The winner of the Best Irish Documentary feature award at the Galway Film Fleadh last weekend was a poignant film about a Connemara-born boxer who once fought for a world title.
But it’s about so much more than boxing.
Sean Mannion left Ros Muc, in the Gaeltacht, for a new life in Boston which has seen him spend most of the past 40 years a long way from home.
In chronicling Sean’s career, and how unbelievably hard he has been on himself, the film is a tale of the Irish experience of exile and how so much of our identity is tied up in the towns and villages which spawned us.
In many ways, Sean is the complete opposite of current media hype specialist Conor McGregor. He never talked himself up, he hever denigrated his opponents, and he was far too hard on himself for losing a gruelling world title fight to Mike McCallum in 1984.
Here’s a piece I wrote for Irish Central about this excellent film, published yesterday:
It’s not often through the course of a career in journalism dating back over 25 years that I’ve been accused of “fake news”. But if you dare to write about President Donald J. Trump for an American website you can expect division, disharmony, and wild accusations.
Like most journalists, the thing I pride my work most on is engaging with people and reporting on their stories as honestly as I can.
This week, New York-based website Irish Central asked me to measure the kind of reactions to President Donald Trump which US tourists and expats are encountering in Ireland this summer.
I had no idea what kind of reaction I would get when I began asking questions, but all of the respondents found that there is an extraordinarily high degree of interest in Trump among ordinary Irish people.
I spoke to an academic and a teacher who have been living here for years, a Bostonian author on a book tour, a former NYC resident who runs walking tours of Galway, and a few tourists on the streets.
It’s only a small straw poll of what’s happening in Ireland this summer.
But the common thread seems to be that Irish people are baffled by Trump’s victory last November, and they also can’t get over how often Americans feel a need to apologise on behalf of the 45th President of the USA.
I only interviewed seven or eight people for the article, so I never claimed it’s a definitive article about attitudes to Trump all across Ireland. How could it be?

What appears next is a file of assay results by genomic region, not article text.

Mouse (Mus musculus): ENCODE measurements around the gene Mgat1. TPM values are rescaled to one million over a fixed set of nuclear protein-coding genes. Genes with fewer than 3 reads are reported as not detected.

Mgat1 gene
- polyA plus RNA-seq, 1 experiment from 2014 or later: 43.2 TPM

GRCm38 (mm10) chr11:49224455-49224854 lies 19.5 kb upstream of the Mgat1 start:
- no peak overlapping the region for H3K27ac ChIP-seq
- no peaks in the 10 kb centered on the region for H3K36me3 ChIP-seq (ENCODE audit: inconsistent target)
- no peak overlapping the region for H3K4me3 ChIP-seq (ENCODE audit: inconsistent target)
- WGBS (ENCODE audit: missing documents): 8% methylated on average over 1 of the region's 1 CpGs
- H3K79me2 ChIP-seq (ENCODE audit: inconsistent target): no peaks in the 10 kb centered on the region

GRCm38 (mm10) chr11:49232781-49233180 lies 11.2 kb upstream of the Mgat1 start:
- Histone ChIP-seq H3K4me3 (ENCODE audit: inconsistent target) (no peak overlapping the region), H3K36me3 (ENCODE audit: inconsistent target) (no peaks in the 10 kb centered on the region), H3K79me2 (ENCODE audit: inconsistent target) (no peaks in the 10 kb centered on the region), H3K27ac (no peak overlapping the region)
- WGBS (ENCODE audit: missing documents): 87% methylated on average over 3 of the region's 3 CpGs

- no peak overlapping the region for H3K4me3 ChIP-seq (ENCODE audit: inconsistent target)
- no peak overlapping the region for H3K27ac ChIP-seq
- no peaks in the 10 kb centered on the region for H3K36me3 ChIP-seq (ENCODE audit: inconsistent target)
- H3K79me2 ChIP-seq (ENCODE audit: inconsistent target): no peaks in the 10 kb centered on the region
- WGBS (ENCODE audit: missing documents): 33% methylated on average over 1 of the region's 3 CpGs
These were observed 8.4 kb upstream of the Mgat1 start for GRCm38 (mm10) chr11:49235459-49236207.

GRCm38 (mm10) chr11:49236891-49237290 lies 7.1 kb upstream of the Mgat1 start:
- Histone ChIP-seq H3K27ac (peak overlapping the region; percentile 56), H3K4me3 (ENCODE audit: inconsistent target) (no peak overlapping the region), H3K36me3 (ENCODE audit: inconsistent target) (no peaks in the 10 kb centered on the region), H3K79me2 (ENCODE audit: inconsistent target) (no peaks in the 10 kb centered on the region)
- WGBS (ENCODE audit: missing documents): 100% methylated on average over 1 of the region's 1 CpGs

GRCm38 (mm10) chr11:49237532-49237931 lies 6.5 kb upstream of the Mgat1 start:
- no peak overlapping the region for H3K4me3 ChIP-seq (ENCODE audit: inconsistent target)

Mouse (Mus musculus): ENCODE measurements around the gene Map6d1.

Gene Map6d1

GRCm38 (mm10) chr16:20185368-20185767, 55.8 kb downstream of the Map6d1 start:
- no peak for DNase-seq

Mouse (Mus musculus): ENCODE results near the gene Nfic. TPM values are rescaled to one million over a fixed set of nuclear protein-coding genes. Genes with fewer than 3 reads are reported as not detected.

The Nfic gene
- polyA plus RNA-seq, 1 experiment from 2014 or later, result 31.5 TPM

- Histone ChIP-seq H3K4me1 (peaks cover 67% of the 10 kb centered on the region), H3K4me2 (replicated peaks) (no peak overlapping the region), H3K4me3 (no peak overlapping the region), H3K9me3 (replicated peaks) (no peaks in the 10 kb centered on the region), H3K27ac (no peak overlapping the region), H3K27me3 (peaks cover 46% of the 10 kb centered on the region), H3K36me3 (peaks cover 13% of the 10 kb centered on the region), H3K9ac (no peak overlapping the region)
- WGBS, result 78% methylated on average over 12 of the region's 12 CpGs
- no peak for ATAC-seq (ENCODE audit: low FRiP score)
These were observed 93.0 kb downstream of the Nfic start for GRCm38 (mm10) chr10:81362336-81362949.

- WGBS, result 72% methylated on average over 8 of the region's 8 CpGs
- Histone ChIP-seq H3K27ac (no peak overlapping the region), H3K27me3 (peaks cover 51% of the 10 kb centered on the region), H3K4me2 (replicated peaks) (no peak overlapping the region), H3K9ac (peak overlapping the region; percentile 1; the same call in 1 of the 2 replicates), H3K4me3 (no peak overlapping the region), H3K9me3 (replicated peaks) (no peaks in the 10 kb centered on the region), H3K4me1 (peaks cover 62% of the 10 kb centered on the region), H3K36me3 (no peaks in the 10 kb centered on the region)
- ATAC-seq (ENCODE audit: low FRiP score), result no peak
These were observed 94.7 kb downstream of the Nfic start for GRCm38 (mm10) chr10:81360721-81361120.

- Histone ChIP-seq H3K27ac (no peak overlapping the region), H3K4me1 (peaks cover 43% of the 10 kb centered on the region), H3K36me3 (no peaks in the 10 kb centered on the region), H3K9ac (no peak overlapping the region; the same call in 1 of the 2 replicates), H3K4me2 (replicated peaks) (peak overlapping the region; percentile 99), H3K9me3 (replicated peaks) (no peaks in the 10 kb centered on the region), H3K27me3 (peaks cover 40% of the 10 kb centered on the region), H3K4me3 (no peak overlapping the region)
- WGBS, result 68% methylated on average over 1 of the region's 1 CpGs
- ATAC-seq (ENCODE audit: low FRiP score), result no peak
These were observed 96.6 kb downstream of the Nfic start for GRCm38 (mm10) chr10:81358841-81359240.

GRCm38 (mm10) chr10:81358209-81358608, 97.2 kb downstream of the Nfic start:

But it’s amazing to see the reaction on social media sites.
Trump supporters in the US are quick to claim the article is “fake news”, as though I never took the time to go out and speak to US expats and visitors alike about their experiences in Ireland.
As Kellyanne Conway says, I must have found “alternative facts”.
No American president ever seems to have divided people to the same extent as Donald J. Trump and when three separate interviewees described him as a “buffoon” I really didn’t have to put words in their mouths!
But, hell, what do I know? According to some commentators on social media, I’m a “libtard” based in New York … and not an actual real-life Irish journalist who took some time to talk to people living in or visiting Galway to ascertain their views.
Of course, the results of my research would have been much different had I sought out and spoken to Trump supporters visiting Galway.
But every person I spoke to from the US, or with US connections, in Galway this Summer seems to be alarmed that this man is currently President of the USA.
Funny how, these days, though, if you don’t like something you just label it as “fake news”. I can’t imagine what it is like to work for CNN or The Washington Post, until I look at the comments on the social media sites of US news outlets.
As one of the Rubberbandits claimed last year, the comments section of some news websites could be better described as “sewers” these days!
Distrust in the media is at an all-time high. What I find amazing, though, is that it’s now so normal to denigrate journalists or accuse them of making things up … simply because you don’t like what they have to say.